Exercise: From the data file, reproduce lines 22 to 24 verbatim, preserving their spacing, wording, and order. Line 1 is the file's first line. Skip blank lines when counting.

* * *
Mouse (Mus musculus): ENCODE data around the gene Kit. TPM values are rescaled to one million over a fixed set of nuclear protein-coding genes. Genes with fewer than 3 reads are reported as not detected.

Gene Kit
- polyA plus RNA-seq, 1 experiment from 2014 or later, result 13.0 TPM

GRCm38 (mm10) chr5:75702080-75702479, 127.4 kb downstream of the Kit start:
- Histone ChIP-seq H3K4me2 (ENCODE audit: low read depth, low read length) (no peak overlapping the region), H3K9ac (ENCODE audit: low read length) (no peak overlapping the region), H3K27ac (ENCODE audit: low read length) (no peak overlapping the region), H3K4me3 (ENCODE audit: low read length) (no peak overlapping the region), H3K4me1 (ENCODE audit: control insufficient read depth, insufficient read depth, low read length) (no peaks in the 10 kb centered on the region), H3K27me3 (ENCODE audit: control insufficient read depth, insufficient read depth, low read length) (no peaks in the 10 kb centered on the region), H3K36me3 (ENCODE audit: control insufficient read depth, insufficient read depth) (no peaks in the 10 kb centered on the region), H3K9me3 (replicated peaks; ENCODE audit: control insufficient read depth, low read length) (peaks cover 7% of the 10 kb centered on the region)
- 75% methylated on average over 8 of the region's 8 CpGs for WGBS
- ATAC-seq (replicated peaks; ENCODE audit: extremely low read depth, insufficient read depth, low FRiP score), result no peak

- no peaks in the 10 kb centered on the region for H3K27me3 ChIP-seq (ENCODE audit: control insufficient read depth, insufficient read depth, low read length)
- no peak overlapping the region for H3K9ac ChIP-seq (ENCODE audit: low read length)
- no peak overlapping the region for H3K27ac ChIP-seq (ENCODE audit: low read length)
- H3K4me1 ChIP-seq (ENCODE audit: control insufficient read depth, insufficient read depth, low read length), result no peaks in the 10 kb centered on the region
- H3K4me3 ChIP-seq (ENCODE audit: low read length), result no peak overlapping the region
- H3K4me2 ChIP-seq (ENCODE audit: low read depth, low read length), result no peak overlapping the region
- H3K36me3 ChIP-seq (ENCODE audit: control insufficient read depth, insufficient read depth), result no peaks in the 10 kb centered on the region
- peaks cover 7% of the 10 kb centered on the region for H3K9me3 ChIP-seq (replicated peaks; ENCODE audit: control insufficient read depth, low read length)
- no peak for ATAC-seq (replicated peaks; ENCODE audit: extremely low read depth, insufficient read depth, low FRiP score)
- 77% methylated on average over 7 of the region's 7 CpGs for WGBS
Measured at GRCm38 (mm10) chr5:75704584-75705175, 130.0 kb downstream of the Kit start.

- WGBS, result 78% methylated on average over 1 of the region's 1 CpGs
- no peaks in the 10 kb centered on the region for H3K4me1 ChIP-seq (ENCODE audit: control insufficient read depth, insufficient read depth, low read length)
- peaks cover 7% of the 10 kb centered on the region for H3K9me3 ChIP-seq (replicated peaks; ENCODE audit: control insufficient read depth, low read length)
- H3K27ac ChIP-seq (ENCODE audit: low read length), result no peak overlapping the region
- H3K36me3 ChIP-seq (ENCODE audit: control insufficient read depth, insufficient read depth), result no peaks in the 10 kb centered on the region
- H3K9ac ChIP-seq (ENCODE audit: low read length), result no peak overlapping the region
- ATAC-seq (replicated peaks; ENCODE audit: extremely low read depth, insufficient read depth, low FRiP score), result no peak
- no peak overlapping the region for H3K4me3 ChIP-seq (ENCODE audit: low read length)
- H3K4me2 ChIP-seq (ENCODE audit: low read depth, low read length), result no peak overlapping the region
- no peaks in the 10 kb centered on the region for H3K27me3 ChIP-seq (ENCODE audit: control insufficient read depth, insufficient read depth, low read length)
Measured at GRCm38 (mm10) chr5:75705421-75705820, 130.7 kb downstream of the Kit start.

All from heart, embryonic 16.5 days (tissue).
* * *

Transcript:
- H3K27ac ChIP-seq (ENCODE audit: low read length), result no peak overlapping the region
- H3K36me3 ChIP-seq (ENCODE audit: control insufficient read depth, insufficient read depth), result no peaks in the 10 kb centered on the region
- H3K9ac ChIP-seq (ENCODE audit: low read length), result no peak overlapping the region